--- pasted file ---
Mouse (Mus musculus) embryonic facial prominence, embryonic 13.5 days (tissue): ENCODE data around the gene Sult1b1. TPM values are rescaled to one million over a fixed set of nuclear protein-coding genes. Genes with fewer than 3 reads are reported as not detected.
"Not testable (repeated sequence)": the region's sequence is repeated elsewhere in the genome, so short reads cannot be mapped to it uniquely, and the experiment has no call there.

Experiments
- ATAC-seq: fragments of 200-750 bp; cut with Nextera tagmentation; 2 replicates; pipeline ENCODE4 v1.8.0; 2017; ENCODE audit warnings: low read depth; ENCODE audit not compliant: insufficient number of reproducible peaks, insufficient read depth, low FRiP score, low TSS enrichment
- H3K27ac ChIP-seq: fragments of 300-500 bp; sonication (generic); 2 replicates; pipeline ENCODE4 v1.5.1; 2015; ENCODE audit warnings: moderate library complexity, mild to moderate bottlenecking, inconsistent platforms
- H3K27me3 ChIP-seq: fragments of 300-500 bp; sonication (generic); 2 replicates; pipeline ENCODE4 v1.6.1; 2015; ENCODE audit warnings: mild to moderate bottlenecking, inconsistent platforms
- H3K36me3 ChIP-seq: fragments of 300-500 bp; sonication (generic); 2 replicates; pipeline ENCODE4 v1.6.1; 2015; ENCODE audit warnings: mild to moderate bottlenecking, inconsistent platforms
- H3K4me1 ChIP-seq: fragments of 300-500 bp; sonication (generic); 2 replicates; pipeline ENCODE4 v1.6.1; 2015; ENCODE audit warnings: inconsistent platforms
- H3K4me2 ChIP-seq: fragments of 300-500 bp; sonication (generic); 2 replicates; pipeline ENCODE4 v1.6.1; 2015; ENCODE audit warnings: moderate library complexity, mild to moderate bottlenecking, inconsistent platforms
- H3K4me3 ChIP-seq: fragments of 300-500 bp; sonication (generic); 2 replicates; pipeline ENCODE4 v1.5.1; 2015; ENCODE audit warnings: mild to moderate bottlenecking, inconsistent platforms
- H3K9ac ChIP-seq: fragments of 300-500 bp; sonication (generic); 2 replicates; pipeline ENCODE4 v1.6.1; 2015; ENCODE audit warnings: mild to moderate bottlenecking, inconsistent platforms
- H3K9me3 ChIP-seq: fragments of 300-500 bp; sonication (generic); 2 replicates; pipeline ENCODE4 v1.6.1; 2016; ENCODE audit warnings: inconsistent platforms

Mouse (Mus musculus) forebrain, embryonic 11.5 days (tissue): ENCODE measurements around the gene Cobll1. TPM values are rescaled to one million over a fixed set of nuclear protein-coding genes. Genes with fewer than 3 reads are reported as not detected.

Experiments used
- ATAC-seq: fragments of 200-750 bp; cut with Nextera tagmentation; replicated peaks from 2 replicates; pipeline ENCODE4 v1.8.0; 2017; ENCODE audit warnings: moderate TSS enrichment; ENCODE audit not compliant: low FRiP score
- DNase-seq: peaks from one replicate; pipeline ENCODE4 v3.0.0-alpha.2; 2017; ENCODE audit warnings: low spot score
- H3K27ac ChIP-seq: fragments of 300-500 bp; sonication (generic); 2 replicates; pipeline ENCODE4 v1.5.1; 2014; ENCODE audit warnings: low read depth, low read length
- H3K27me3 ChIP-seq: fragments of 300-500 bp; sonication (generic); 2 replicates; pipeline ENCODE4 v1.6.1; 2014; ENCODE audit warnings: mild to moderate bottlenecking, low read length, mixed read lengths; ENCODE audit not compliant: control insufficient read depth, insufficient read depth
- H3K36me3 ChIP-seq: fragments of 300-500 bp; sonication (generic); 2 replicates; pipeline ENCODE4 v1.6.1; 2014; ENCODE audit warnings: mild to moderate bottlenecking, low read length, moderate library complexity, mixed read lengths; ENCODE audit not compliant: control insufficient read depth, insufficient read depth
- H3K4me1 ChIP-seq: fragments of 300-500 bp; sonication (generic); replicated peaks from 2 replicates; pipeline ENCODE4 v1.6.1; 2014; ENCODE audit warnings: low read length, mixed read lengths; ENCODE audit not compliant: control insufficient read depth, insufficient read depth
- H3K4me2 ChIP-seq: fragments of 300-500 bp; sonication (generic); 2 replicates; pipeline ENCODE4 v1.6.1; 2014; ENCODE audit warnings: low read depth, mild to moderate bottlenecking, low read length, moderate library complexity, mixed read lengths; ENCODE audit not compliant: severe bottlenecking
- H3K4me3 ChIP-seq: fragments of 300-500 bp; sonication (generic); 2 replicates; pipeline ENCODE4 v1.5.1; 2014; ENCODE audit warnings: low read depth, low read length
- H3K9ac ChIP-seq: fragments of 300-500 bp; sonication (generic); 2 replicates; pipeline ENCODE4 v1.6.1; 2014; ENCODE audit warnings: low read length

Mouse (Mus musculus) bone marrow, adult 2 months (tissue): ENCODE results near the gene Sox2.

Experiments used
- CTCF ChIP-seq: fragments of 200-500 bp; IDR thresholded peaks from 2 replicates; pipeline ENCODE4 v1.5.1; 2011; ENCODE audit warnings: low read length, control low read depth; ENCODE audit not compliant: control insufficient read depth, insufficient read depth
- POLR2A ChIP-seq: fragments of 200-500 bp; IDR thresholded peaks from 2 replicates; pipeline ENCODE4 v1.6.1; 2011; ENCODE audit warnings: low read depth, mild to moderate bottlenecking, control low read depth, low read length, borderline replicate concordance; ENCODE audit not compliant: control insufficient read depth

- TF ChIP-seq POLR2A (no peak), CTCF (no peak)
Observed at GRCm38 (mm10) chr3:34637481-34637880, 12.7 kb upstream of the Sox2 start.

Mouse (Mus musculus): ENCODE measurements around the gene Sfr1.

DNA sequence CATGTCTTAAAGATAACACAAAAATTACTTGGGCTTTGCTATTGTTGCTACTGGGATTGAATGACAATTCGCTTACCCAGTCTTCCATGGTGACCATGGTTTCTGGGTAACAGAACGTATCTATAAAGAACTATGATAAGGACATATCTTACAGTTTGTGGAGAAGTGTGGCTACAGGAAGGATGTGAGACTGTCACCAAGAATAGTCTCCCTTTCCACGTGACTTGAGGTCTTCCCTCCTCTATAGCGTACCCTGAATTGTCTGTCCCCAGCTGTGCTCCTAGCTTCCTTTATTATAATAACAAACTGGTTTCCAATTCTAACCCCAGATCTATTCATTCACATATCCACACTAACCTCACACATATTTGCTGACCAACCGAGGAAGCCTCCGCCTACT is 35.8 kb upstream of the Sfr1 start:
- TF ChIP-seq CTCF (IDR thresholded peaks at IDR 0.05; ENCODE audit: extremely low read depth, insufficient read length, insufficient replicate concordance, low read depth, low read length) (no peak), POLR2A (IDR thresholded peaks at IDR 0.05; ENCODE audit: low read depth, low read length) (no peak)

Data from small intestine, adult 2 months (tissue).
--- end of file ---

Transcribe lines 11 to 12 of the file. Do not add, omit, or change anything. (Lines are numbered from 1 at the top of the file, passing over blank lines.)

- H3K9ac ChIP-seq: fragments of 300-500 bp; sonication (generic); 2 replicates; pipeline ENCODE4 v1.6.1; 2015; ENCODE audit warnings: mild to moderate bottlenecking, inconsistent platforms
- H3K9me3 ChIP-seq: fragments of 300-500 bp; sonication (generic); 2 replicates; pipeline ENCODE4 v1.6.1; 2016; ENCODE audit warnings: inconsistent platforms